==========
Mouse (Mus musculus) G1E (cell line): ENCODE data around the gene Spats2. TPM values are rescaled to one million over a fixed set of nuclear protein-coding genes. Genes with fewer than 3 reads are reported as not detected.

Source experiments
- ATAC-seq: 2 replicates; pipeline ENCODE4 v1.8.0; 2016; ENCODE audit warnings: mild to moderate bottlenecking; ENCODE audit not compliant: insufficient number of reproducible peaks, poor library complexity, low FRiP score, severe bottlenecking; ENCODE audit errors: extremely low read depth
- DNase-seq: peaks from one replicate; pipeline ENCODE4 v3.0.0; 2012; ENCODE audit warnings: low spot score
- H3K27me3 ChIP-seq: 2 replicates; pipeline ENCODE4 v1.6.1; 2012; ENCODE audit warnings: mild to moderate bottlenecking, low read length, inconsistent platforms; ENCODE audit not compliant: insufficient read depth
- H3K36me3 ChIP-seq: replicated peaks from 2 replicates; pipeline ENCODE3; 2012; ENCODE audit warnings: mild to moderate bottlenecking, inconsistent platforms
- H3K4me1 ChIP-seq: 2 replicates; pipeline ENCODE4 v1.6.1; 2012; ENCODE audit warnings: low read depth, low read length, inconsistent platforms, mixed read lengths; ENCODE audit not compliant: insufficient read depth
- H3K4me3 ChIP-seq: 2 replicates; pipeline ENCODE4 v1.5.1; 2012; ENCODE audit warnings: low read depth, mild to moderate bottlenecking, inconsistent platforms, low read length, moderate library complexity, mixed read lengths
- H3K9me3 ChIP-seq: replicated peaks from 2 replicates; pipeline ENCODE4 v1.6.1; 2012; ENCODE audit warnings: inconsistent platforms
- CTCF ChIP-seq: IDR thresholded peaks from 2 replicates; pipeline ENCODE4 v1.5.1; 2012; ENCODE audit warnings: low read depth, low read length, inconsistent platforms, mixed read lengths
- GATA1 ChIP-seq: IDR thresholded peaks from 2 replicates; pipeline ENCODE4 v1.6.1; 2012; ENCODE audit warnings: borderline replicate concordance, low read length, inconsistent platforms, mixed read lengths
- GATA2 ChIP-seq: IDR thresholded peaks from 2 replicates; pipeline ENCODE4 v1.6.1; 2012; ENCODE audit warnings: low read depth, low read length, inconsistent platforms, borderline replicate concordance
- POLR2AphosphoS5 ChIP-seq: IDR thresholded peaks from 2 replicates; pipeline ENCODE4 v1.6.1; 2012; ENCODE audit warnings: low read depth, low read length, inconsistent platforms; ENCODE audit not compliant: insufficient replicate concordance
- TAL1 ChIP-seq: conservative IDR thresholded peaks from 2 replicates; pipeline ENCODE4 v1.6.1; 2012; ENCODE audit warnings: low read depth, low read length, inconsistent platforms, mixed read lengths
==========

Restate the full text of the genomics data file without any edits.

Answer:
Mouse (Mus musculus) G1E (cell line): ENCODE data around the gene Spats2. TPM values are rescaled to one million over a fixed set of nuclear protein-coding genes. Genes with fewer than 3 reads are reported as not detected.

Source experiments
- ATAC-seq: 2 replicates; pipeline ENCODE4 v1.8.0; 2016; ENCODE audit warnings: mild to moderate bottlenecking; ENCODE audit not compliant: insufficient number of reproducible peaks, poor library complexity, low FRiP score, severe bottlenecking; ENCODE audit errors: extremely low read depth
- DNase-seq: peaks from one replicate; pipeline ENCODE4 v3.0.0; 2012; ENCODE audit warnings: low spot score
- H3K27me3 ChIP-seq: 2 replicates; pipeline ENCODE4 v1.6.1; 2012; ENCODE audit warnings: mild to moderate bottlenecking, low read length, inconsistent platforms; ENCODE audit not compliant: insufficient read depth
- H3K36me3 ChIP-seq: replicated peaks from 2 replicates; pipeline ENCODE3; 2012; ENCODE audit warnings: mild to moderate bottlenecking, inconsistent platforms
- H3K4me1 ChIP-seq: 2 replicates; pipeline ENCODE4 v1.6.1; 2012; ENCODE audit warnings: low read depth, low read length, inconsistent platforms, mixed read lengths; ENCODE audit not compliant: insufficient read depth
- H3K4me3 ChIP-seq: 2 replicates; pipeline ENCODE4 v1.5.1; 2012; ENCODE audit warnings: low read depth, mild to moderate bottlenecking, inconsistent platforms, low read length, moderate library complexity, mixed read lengths
- H3K9me3 ChIP-seq: replicated peaks from 2 replicates; pipeline ENCODE4 v1.6.1; 2012; ENCODE audit warnings: inconsistent platforms
- CTCF ChIP-seq: IDR thresholded peaks from 2 replicates; pipeline ENCODE4 v1.5.1; 2012; ENCODE audit warnings: low read depth, low read length, inconsistent platforms, mixed read lengths
- GATA1 ChIP-seq: IDR thresholded peaks from 2 replicates; pipeline ENCODE4 v1.6.1; 2012; ENCODE audit warnings: borderline replicate concordance, low read length, inconsistent platforms, mixed read lengths
- GATA2 ChIP-seq: IDR thresholded peaks from 2 replicates; pipeline ENCODE4 v1.6.1; 2012; ENCODE audit warnings: low read depth, low read length, inconsistent platforms, borderline replicate concordance
- POLR2AphosphoS5 ChIP-seq: IDR thresholded peaks from 2 replicates; pipeline ENCODE4 v1.6.1; 2012; ENCODE audit warnings: low read depth, low read length, inconsistent platforms; ENCODE audit not compliant: insufficient replicate concordance
- TAL1 ChIP-seq: conservative IDR thresholded peaks from 2 replicates; pipeline ENCODE4 v1.6.1; 2012; ENCODE audit warnings: low read depth, low read length, inconsistent platforms, mixed read lengths